The Basel Committee on Banking Supervision (Basel Committee) has published a final version of its Principles for Enhancing Corporate Governance, which provides guidance to banks in light of the corporate governance failures that occurred during the financial crisis beginning in mid-2007. This guidance released this month revised guidelines adopted by the Basel Committee in 2006. The Basel Committee created 14 corporate governance principles that cover the responsibilities and qualifications of the board, the board’s responsibility for defining appropriate governance practices, internal controls for risk identification and management, board oversight and risk-analysis of compensation, and transparency of governance. The guidance also explains the function of bank supervisory agencies in relation to bank corporate governance. The guidance recommends that a supervisor’s functions include conducting comprehensive evaluations of the existence and implementation of corporate governance policies and practices, monitoring internal and external reports, and requiring remedial action to address problems in corporate governance policies and practices. The Basel Committee emphasized that its guidance should be implemented in a manner that is consistent with applicable national laws and is not intended to create a new regulatory framework that overlays existing national statutes.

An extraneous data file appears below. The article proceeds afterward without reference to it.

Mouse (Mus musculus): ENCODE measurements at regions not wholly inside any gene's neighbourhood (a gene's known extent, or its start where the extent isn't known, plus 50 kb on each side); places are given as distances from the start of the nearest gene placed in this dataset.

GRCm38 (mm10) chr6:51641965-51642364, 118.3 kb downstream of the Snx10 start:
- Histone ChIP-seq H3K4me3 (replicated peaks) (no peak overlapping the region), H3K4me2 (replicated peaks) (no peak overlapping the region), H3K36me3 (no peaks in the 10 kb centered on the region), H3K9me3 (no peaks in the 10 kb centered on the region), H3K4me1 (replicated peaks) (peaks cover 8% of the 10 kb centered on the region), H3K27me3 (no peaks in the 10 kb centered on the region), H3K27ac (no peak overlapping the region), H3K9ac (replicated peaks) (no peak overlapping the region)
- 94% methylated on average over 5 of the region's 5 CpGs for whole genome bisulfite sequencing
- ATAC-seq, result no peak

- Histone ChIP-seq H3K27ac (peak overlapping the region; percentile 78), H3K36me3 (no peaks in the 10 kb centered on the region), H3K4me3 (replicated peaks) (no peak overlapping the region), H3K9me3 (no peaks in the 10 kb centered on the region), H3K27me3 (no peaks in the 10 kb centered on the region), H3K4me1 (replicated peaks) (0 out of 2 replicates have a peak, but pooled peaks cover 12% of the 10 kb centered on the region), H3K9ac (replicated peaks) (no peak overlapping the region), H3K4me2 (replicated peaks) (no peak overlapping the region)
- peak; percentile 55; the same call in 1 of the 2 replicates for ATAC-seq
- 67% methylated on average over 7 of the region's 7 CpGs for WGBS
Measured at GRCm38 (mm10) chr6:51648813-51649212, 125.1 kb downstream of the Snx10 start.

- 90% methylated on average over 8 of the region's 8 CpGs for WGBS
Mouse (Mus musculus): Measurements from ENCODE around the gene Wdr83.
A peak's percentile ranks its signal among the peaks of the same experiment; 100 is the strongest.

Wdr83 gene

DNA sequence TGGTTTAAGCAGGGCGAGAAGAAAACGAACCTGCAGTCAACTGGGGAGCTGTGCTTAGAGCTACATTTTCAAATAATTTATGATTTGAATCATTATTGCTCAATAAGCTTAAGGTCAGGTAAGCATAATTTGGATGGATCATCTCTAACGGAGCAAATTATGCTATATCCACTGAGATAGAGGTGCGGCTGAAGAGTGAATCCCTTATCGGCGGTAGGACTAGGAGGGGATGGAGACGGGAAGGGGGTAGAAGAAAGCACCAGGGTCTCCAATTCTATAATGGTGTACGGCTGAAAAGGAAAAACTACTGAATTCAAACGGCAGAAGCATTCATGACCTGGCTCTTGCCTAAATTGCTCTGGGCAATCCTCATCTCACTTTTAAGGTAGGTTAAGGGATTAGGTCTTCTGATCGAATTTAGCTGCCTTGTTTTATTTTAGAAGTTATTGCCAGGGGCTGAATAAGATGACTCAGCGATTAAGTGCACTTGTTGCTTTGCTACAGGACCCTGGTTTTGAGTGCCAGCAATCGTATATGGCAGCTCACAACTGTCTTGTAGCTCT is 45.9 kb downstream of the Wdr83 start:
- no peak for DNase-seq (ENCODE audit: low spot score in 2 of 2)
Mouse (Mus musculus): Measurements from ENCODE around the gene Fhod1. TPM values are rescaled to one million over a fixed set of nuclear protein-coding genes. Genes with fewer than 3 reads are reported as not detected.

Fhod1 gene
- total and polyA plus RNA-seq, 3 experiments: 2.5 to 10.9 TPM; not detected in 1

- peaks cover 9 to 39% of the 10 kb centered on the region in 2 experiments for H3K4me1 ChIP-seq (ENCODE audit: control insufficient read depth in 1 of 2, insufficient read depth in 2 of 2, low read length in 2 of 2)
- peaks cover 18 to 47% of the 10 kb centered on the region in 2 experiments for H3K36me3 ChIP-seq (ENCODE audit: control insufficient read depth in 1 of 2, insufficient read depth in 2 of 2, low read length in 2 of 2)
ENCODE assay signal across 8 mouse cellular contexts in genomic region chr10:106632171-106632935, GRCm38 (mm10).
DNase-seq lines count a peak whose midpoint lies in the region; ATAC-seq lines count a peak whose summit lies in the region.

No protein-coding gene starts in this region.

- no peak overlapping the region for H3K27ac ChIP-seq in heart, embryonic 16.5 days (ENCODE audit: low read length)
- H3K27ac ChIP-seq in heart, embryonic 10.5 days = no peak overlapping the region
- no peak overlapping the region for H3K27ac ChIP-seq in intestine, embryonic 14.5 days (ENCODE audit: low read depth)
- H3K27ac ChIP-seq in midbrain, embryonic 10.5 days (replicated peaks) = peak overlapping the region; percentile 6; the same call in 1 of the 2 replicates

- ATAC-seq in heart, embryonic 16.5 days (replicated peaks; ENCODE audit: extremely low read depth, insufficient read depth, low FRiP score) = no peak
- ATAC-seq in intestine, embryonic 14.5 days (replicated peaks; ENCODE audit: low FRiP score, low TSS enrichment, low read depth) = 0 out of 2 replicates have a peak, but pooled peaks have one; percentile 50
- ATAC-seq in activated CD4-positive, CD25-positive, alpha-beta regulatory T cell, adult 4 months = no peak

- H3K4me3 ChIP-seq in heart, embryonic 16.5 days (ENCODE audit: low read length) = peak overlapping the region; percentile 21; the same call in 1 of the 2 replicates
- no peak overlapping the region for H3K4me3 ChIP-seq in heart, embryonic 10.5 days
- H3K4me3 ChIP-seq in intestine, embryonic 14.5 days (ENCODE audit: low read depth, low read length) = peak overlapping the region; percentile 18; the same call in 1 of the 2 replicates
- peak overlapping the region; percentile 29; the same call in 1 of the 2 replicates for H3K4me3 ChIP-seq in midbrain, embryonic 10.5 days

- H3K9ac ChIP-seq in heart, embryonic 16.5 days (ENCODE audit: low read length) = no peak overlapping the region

Nutter Notes: The guidance recommends that banks customize the principles to fit “the size, complexity, structure . . . and risk profile of the bank.” In addition to these principles, the Basel Committee also said that fostering a corporate culture that supports and provides appropriate standards and incentives for professional and responsible behavior creates a key building block to good corporate governance. According to the Basel Committee, the guidance is intended to help banks improve their corporate governance framework and prevent the types of failures that contributed to the most recent financial crisis. The failures cited by the Basel Committee include poor board oversight of senior management, insufficient risk management and improper, ineffective or cumbersome operational structures. Risk management is one of the more significant themes that runs throughout the corporate governance principles. The guidance suggests that every bank reconsider how it identifies and manages risk in light of board risk management practices and internal controls, the risk tolerance of the bank, communication practices and employee compensation.